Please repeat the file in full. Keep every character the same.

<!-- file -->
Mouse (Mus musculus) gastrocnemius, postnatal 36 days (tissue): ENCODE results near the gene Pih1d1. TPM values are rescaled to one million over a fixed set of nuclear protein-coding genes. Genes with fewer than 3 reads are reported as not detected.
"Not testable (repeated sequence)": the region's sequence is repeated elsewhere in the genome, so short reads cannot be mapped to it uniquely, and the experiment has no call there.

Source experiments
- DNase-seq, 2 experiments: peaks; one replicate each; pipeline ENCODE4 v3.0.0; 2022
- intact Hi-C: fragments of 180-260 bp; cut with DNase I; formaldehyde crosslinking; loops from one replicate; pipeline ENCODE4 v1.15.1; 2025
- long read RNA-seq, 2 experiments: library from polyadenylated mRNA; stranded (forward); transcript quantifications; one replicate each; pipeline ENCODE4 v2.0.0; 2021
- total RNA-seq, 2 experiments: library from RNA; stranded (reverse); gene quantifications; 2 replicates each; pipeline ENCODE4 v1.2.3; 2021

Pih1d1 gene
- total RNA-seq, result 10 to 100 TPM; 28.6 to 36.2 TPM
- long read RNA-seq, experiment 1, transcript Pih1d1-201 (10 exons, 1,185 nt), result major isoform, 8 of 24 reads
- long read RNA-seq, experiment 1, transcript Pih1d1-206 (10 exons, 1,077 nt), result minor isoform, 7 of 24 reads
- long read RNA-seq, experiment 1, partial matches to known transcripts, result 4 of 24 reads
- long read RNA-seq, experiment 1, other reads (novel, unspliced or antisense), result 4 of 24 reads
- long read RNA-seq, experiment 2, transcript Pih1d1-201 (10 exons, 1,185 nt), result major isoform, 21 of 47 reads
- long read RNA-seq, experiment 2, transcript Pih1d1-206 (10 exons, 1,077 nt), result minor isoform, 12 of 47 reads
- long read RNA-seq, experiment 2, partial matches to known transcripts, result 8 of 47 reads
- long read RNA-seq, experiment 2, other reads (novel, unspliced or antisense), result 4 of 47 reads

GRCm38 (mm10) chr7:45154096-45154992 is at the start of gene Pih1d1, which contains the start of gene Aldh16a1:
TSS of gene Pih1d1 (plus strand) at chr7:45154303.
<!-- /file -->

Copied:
Mouse (Mus musculus) gastrocnemius, postnatal 36 days (tissue): ENCODE results near the gene Pih1d1. TPM values are rescaled to one million over a fixed set of nuclear protein-coding genes. Genes with fewer than 3 reads are reported as not detected.
"Not testable (repeated sequence)": the region's sequence is repeated elsewhere in the genome, so short reads cannot be mapped to it uniquely, and the experiment has no call there.

Source experiments
- DNase-seq, 2 experiments: peaks; one replicate each; pipeline ENCODE4 v3.0.0; 2022
- intact Hi-C: fragments of 180-260 bp; cut with DNase I; formaldehyde crosslinking; loops from one replicate; pipeline ENCODE4 v1.15.1; 2025
- long read RNA-seq, 2 experiments: library from polyadenylated mRNA; stranded (forward); transcript quantifications; one replicate each; pipeline ENCODE4 v2.0.0; 2021
- total RNA-seq, 2 experiments: library from RNA; stranded (reverse); gene quantifications; 2 replicates each; pipeline ENCODE4 v1.2.3; 2021

Pih1d1 gene
- total RNA-seq, result 10 to 100 TPM; 28.6 to 36.2 TPM
- long read RNA-seq, experiment 1, transcript Pih1d1-201 (10 exons, 1,185 nt), result major isoform, 8 of 24 reads
- long read RNA-seq, experiment 1, transcript Pih1d1-206 (10 exons, 1,077 nt), result minor isoform, 7 of 24 reads
- long read RNA-seq, experiment 1, partial matches to known transcripts, result 4 of 24 reads
- long read RNA-seq, experiment 1, other reads (novel, unspliced or antisense), result 4 of 24 reads
- long read RNA-seq, experiment 2, transcript Pih1d1-201 (10 exons, 1,185 nt), result major isoform, 21 of 47 reads
- long read RNA-seq, experiment 2, transcript Pih1d1-206 (10 exons, 1,077 nt), result minor isoform, 12 of 47 reads
- long read RNA-seq, experiment 2, partial matches to known transcripts, result 8 of 47 reads
- long read RNA-seq, experiment 2, other reads (novel, unspliced or antisense), result 4 of 47 reads

GRCm38 (mm10) chr7:45154096-45154992 is at the start of gene Pih1d1, which contains the start of gene Aldh16a1:
TSS of gene Pih1d1 (plus strand) at chr7:45154303.